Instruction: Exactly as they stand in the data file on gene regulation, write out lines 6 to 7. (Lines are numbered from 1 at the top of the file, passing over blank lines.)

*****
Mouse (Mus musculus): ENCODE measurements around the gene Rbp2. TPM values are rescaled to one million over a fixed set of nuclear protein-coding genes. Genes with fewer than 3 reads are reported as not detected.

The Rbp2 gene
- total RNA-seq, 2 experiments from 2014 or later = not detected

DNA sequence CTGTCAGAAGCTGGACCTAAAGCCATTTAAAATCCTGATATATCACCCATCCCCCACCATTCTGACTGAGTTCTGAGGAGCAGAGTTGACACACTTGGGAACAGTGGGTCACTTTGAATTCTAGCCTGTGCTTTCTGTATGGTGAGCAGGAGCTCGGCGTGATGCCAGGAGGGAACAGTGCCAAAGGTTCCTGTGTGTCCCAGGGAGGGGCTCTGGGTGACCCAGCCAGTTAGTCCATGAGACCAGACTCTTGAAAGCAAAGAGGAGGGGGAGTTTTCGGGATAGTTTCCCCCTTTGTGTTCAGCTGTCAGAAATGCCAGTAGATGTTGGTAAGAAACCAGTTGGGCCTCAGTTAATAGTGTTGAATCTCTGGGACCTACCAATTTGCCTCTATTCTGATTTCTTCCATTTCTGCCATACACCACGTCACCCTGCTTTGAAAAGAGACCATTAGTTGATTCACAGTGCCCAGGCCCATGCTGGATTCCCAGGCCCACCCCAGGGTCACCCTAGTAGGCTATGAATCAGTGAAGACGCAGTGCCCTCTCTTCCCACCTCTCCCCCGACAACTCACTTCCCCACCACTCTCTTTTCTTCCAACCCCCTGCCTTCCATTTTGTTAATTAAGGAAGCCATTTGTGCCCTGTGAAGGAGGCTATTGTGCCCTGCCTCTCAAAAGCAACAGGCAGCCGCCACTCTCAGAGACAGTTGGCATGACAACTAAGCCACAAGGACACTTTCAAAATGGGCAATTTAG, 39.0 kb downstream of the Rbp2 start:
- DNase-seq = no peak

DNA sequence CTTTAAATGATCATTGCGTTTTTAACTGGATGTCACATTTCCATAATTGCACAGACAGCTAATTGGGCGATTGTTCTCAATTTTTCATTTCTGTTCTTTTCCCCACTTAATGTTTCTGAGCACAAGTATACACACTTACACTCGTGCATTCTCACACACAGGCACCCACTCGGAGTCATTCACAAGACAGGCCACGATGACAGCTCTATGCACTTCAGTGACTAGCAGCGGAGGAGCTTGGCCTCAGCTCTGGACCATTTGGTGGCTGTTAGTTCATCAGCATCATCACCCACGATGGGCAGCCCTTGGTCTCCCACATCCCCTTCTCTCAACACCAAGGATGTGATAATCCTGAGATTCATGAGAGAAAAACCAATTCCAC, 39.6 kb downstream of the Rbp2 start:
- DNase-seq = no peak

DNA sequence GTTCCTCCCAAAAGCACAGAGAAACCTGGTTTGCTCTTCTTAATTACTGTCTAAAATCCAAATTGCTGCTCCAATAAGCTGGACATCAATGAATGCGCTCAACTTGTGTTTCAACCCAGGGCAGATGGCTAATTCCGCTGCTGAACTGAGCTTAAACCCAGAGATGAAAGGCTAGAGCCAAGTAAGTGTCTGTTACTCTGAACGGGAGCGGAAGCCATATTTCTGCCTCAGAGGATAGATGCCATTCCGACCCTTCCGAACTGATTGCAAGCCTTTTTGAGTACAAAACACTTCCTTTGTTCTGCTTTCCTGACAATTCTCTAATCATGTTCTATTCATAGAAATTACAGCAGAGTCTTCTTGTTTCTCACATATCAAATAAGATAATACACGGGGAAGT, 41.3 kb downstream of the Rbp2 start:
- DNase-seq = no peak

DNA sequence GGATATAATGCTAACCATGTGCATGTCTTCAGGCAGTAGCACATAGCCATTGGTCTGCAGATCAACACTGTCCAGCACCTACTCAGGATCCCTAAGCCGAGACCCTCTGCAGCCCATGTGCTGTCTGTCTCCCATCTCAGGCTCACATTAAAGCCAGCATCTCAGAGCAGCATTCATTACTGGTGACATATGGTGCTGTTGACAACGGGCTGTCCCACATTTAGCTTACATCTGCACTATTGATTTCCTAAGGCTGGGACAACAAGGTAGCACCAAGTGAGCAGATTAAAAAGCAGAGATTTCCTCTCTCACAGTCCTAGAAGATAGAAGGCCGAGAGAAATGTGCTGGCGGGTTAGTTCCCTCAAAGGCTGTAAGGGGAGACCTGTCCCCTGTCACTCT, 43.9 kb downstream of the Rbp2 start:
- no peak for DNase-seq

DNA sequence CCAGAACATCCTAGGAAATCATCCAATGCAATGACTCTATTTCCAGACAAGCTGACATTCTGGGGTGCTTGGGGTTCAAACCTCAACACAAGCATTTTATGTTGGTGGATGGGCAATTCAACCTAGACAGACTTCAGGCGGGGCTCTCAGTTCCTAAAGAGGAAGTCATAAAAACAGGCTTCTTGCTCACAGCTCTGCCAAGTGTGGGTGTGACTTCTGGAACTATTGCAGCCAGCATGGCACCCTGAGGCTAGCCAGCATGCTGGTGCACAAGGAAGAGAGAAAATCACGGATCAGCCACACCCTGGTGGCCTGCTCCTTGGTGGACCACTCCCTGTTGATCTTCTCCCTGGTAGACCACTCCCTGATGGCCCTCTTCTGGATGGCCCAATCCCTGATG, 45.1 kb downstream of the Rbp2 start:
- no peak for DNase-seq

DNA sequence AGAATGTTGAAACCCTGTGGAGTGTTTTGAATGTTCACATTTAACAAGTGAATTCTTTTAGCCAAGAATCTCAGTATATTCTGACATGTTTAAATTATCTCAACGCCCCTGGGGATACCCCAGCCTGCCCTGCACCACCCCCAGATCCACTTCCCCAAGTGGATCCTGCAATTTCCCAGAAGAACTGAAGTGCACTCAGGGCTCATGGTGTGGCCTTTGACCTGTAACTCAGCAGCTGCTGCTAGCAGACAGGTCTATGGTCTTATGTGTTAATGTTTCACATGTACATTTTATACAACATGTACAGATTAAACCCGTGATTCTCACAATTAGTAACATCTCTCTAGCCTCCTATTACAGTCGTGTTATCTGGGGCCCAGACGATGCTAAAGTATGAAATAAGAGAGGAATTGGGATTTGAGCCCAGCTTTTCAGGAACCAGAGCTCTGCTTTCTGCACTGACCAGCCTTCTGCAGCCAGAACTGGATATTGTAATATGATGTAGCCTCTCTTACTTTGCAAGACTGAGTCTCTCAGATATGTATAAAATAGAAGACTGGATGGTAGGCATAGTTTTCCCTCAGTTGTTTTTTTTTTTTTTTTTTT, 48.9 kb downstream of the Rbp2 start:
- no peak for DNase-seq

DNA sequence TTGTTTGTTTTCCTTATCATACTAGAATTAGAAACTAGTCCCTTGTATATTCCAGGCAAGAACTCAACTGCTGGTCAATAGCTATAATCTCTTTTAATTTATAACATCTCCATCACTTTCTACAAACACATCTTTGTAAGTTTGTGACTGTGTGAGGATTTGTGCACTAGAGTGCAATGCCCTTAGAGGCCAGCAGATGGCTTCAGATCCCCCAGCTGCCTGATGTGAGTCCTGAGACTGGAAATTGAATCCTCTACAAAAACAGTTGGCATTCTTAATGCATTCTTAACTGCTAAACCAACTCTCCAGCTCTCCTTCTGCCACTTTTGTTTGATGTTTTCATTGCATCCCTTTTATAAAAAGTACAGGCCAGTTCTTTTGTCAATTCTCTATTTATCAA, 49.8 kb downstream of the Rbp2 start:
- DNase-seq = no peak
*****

DNA sequence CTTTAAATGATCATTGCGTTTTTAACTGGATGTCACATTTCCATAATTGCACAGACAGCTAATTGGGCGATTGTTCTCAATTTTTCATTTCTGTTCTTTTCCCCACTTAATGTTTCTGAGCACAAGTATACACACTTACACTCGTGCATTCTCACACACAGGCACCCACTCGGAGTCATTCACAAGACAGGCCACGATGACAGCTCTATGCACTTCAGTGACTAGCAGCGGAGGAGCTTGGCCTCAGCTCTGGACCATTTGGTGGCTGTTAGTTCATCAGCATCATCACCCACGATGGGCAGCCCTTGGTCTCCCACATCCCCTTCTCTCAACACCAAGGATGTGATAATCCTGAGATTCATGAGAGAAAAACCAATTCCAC, 39.6 kb downstream of the Rbp2 start:
- DNase-seq = no peak